Iridescence is a widespread phenomenon in the natural world. It is common in invertebrates including in the eyes, wings and other parts of insects such as flies, wasps, bees, beetles, butterflies and bugs; the setae and other parts of crustaceans; in squid, octopus and cuttlefish; and in arachnids, especially the jumping spiders. Iridescence is also common among vertebrates such as on the scales of fishes, the scales of some reptiles and on the plumage of birds. It is present in some minerals, on the inside of sea shells, on soap bubbles, oil slicks and the surfaces of CDs and DVDs. Recently it has been shown to occur in flowers where it is visible to pollinating insects, but invisible to humans because the iridescence is masked by pigments. It also occurs in many myxomycetes.
Iridescence is not caused by a pigment but by the physical interaction between light and the nanometer-scale structure of a surface. These structural colours can be produced by either interference, diffraction or scattering, depending on the characteristics of the surface. (In many cases in the natural world, colour is produced by both structural characteristics and pigments.)
Put simply, the interference of many light waves reflected from different layers within an object creates iridescence. The light may be reflected from the front and back surfaces of thin layers, from layers of particles or air pockets, and/or from the faults and boundaries in crystalline materials. Light waves interfere positively with each other and produce a light wave with double the intensity of colour. Diffraction occurs when light waves bend around the corners rather than continue straight ahead from a surface made up of parallel grooves or depressions (e.g. CDs and DVDs). Because some wavelengths are diffracted more than others, light is separated into the spectral colours.
Functions of iridescence
Iridescence has evolved many times in numerous different organisms so it probably has a range of different functions, some of which are yet to be scientifically tested. They include: visual communication, camouflage, indications of age or environmental stress, assistance in flocking or schooling, predator avoidance or deterrence, warning, thermoregulation, friction reduction, water repellence, strength and vision enhancement – among others. Here are some examples:
Age and condition
Iridescent surface structures such as butterfly wing scales and feather barbules are likely to be more vulnerable to wear and tear than pigmented areas and thus could indicate the age and environmental stresses experienced by an individual.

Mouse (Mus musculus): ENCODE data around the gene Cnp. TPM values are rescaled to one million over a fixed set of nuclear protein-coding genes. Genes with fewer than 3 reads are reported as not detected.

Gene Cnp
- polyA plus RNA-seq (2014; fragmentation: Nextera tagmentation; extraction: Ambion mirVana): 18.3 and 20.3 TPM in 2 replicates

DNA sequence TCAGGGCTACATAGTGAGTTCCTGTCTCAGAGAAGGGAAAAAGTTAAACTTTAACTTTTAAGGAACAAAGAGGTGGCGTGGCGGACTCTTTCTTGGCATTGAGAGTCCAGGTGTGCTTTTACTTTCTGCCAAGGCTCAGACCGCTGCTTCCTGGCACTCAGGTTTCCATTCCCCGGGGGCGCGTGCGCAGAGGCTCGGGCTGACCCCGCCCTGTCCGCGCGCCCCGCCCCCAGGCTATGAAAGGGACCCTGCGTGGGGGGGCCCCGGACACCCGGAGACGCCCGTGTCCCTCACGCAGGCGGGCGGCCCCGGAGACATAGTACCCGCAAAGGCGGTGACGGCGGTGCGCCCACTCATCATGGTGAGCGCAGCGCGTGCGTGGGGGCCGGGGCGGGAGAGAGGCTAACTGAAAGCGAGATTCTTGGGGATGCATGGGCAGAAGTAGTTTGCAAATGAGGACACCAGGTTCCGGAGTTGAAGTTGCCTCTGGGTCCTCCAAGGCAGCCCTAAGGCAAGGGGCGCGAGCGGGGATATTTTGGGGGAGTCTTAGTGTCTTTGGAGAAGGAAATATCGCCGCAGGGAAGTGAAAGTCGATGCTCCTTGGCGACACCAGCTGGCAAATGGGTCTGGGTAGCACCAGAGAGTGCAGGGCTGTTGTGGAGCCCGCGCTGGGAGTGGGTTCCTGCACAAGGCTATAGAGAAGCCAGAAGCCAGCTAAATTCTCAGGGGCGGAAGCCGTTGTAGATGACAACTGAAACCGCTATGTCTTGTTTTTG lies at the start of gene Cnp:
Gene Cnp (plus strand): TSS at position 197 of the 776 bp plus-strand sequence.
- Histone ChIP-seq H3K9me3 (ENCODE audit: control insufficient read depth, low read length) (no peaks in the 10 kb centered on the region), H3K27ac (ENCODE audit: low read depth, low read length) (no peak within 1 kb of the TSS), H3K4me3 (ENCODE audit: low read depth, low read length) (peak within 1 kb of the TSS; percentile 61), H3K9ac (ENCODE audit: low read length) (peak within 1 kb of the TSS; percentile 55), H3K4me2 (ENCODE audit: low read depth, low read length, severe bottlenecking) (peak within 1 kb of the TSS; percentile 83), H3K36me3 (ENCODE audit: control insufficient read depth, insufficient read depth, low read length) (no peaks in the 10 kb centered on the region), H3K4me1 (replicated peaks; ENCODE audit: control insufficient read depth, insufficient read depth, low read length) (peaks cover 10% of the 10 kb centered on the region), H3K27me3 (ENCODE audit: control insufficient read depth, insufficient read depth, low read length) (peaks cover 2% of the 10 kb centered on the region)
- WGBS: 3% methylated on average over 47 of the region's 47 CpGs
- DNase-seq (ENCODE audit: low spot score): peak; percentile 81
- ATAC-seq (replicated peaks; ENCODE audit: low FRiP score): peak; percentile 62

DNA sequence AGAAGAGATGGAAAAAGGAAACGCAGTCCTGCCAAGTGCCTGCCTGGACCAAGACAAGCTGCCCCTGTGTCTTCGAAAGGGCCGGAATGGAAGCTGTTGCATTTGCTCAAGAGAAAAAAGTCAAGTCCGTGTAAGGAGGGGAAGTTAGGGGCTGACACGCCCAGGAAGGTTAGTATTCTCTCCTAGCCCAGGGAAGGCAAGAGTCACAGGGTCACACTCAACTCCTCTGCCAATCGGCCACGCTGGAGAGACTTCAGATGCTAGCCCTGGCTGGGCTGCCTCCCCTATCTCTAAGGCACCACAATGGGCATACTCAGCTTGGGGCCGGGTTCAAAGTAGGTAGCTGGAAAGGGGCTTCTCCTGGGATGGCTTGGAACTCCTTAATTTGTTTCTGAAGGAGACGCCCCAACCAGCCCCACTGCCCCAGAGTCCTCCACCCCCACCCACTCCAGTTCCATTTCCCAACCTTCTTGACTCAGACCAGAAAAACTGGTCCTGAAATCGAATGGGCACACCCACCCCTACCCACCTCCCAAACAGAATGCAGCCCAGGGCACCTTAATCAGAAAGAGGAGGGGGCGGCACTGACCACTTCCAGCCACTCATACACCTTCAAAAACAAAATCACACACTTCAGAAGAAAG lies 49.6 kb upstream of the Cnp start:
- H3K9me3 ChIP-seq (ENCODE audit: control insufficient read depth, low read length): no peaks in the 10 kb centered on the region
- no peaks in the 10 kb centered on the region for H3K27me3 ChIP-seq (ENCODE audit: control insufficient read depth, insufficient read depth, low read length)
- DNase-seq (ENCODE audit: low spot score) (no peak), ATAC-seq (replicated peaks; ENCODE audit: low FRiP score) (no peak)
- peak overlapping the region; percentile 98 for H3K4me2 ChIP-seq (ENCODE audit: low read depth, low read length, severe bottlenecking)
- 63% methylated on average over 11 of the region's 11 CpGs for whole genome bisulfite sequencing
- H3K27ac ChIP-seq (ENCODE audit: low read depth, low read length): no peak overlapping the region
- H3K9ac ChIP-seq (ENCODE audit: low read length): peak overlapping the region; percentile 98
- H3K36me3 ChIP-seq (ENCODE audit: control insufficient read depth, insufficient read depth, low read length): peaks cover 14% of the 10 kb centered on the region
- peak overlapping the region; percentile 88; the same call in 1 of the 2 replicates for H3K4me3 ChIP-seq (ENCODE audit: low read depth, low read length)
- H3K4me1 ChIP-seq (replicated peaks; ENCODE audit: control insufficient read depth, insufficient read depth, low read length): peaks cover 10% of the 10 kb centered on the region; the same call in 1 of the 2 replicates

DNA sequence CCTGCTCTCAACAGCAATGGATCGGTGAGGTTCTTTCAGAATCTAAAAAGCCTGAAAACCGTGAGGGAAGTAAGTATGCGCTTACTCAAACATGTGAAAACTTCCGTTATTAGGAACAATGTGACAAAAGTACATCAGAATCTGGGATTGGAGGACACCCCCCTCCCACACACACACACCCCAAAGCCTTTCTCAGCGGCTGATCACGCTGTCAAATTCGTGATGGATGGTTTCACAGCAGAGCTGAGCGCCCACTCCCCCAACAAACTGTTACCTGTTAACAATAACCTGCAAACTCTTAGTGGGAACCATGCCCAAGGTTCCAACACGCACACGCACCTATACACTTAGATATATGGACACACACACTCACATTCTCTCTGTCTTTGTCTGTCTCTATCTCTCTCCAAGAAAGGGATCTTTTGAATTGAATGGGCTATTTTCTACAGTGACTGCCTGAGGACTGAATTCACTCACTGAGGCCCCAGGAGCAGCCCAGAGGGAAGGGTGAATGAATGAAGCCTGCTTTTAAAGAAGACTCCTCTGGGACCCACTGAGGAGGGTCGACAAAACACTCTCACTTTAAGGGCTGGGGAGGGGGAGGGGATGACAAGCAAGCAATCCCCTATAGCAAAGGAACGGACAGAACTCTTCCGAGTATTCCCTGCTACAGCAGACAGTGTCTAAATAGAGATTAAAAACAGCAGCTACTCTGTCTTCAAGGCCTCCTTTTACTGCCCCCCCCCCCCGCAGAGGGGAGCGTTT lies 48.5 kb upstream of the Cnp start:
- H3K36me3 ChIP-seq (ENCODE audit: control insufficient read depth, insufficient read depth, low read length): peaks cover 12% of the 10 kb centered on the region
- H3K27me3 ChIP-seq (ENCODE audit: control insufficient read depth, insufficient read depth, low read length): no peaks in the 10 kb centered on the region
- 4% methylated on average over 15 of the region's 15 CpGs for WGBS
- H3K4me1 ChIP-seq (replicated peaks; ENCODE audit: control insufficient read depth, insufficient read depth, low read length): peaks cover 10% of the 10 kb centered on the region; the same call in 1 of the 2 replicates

Colour-producing nanostructures might change in response to an animal’s physiological state. For instance, in Black-winged damsel flies the fatter males are iridescent blue and the thinner males are green. The fatter males achieve their blue colour through compression of the chitin and melanin layers that produce iridescence.
The reed frog (Hyperolius viridiflavus) inhabits the seasonally hot dry African savannas where it aestivates unhidden on plants. (Aestivation is dormancy or sluggishness that occurs in some animals when conditions are hot and dry. It is analogous to hibernation and usually lasts an entire season.) Increases in temperature during the dry season induces changes in its colour from white, through a copper-like iridescence to green iridescence. This results in higher overall reflectance and is thought to help the frogs regulate their temperature.
Camouflage and warning
The well documented colour-changing abilities of cephalopods (cuttlefish, squid and octopus) are used for camouflage and advertising. For example, the flashing blue rings of the blue-ringed octopus often observed by CNFN members during field trips to Penguin shelf are a warning to steer clear of one of the most venomous animals in the world.
When at rest, the pale yellow-brown of the blue-ringed octopus blends with its surroundings. But when warning the unwary, an octopus can flash 50-60 iridescent blue rings in a third of a second.
Cephalopods change their appearance by using chromatophores, i.e. small sacs of pigments that they compress or stretch using their muscles, or by using iridophores which are light reflectors composed of stacked thin plates that produce iridescent colours. In most cephalopods, the iridophores are switched on and off by chemical signalling of neurotransmitters. Experiments showed that, despite the blue-ringed octopus’s ability to make its rings visible or invisible, they had no chemical ‘off’ switch.